A personal view on ethnicity

Diversity instinctively matters and what better time to focus on this than National Inclusion Week. I’ve been part of Telefonica UK for 10 years and I’ve seen many of our highs and lows but what I’m most proud of is the consistency that O2 cares about what’s right for its people and the community.

So naturally diversity is something that’s part of our DNA. To date, our Diversity and Inclusion agenda has focused on gender, our age demographic and the LGBTQ community and we’ve made great progress. Over 2,000 of you are now members of our Networks and are benefiting from being part of these. We’re helping like-minded people connect, share stories and support each other and our business to be even better.

And we’re now turning our attention to Ethnicity, rightly so I hear you say.

Statistics predict that that Ethnic minorities will make up 20% of the UK by 2050, today BME backgrounds account for approximately 14% of the working-age population but just 10% of the workforce and 6% of top management positions.

So there is a UK wide opportunity for us to step forward and address the lack of diversity in business but particularly at senior levels of management. I’m part of the O2 HR leadership team and I’ve grown through this business so I truly believe it’s possible to make a positive change in this space.

I’m a British Indian, I’m a Sikh and my parent’s originated from India and South Africa. I’m proud of my heritage and my roots but whilst writing this I realised how difficult it is to articulate what ethnicity means to me.

Being British and an Indian both matter in equal measures to me but these two parts of my life haven’t always sat comfortably with one another. Today I’m pleased that there are visible shifts, intertwining and representation of different ethnicity groups and cultures in the music, film and TV industries. Its powerful stuff to be able to see someone similar to you representing another part of our community and to be able to relate.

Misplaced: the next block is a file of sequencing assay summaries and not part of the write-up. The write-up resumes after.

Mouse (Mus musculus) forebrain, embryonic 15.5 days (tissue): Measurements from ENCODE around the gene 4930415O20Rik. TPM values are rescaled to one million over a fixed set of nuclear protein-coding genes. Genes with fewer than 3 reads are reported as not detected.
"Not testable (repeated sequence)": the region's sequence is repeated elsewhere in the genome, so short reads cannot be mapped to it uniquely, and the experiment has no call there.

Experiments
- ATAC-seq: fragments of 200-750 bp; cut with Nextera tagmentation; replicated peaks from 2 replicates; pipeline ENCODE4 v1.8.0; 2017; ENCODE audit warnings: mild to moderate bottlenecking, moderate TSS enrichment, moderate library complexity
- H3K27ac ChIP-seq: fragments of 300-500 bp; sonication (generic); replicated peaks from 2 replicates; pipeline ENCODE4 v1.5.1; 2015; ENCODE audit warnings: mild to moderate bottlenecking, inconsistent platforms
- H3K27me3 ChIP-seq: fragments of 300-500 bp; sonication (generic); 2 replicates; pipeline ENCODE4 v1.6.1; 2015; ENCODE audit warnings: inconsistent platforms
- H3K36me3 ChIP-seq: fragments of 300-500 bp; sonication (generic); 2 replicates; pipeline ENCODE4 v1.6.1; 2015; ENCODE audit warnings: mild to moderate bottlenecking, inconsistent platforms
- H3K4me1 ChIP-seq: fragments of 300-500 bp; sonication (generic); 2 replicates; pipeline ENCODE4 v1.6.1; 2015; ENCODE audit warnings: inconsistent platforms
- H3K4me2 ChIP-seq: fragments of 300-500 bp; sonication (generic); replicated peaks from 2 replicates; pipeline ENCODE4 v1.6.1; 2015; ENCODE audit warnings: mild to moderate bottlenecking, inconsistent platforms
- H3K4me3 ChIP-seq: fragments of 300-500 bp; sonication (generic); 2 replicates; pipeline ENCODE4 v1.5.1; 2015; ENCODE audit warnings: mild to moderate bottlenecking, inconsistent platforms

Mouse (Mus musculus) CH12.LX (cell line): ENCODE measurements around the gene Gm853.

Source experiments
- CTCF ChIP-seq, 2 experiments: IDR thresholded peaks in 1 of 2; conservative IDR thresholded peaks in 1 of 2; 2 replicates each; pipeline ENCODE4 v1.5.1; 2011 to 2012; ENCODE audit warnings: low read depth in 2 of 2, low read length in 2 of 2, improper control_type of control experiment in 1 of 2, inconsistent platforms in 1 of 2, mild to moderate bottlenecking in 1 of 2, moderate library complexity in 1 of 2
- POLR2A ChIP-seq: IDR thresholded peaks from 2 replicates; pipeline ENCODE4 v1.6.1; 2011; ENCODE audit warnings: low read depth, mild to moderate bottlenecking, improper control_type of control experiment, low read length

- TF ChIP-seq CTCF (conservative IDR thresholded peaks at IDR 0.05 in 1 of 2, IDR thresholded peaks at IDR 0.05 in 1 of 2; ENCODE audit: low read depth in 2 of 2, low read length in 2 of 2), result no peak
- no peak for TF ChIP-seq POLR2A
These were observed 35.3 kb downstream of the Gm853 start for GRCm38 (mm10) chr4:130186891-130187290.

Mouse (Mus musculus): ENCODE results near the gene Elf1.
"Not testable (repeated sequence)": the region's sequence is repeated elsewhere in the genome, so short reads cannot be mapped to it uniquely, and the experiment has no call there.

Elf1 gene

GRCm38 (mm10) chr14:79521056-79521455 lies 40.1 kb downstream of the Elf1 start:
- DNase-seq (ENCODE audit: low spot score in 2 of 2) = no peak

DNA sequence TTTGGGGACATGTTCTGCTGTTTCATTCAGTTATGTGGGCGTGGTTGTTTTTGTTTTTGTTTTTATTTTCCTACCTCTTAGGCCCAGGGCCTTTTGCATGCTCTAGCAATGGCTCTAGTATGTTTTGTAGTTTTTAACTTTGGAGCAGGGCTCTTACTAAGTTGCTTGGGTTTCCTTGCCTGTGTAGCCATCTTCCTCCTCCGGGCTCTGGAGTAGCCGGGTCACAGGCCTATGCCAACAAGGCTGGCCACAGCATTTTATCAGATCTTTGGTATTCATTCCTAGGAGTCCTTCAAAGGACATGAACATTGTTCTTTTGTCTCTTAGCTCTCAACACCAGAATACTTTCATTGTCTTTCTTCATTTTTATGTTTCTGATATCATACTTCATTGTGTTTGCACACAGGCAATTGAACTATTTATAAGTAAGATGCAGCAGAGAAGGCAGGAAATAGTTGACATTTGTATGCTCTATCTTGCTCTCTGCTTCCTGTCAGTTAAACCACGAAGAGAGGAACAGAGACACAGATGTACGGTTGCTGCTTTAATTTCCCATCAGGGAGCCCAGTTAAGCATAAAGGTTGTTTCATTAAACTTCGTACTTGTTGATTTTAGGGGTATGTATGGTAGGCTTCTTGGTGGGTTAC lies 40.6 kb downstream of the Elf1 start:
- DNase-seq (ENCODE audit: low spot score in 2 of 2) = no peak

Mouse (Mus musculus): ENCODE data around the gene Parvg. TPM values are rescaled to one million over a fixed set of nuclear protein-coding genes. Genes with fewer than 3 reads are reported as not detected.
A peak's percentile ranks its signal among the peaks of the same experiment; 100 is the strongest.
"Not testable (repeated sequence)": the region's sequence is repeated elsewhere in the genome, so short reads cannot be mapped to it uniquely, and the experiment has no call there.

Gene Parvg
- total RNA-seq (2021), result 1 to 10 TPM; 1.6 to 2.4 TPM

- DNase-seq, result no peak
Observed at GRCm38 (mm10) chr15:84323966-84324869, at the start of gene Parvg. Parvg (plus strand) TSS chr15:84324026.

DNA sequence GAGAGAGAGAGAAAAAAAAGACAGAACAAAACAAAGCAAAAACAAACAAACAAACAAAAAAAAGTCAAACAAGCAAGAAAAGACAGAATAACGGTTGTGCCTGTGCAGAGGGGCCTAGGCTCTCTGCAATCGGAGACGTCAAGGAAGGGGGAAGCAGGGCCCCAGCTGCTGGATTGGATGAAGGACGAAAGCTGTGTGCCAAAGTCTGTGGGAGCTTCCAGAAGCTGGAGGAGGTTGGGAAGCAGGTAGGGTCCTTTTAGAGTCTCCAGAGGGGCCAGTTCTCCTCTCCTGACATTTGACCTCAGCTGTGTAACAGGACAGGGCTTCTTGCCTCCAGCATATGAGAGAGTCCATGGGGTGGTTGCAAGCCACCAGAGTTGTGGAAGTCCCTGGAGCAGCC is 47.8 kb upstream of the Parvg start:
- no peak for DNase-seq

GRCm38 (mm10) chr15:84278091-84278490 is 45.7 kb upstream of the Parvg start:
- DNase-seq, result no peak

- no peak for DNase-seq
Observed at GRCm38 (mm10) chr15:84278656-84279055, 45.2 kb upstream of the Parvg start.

It wasn’t always that way, my earliest memories are of not quite fitting in at school, and living in what felt like two very different worlds. I was the only ethnic child in a white middle class primary school and that was a brutal but character building experience! I wanted to be like all of the other girls but the boundaries set by my parents set me painfully apart. I didn’t understand it then, I felt restrained by my differences but now I understand that my parents were just desperately trying to preserve their Indian values and culture.

I’m grateful to my parents because they were also really determined to provide me and my three siblings the opportunity to educate ourselves so that eventually we would have more choices than them. Going away to university for my degree and then post graduate set me apart in the Indian community as I was breaking cultural gender expectations. I guess being an Asian female is a double whammy really, more constraints that I needed to break through but determination and resilience count for a lot! I wanted to create a middle ground between tradition, expectations, ‘British’ and Asian life. Not sure if I’ve achieved that however I’m proud of what I have achieved and I hope that other ethnically diverse individuals can relate to my story.

One of my biggest learnings personally about why ethnicity matters at work is linked to communication. At home dad spoke English, mum predominately Punjabi and therefore my first language was an odd blend of Punjabi and English and I did neither well. I learnt that in order for mum and I to communicate, I had to get straight to the point and to not dress things up so she could understand … now consider the traditional diplomatic, polite British communication style and you have a difference right there!

What ethnicity means to me will be a life-long lesson, I’m still learning to be comfortable with my ethnicity at work and equally the reverse, being comfortable with my career ambition and successes when I’m back at home with the family. There are many examples of where my worlds still don’t sit comfortably together even today but I do believe by connecting with others, sharing experience and genuinely listening can make a real difference.

We all have more opportunities to connect with those around us, to help each other bring the very best of ourselves at work, and to see differences as a strength. I won’t get into the ethnicity implications of politics today. It’s a big scary world sometimes but what I am focused on is what I can influence right here and now and what role I want to play to ensure that our diversity represents our communities and customer base.  Ethnicity matters at O2, we care about inclusivity for everyone and that’s the environment I want to work within.

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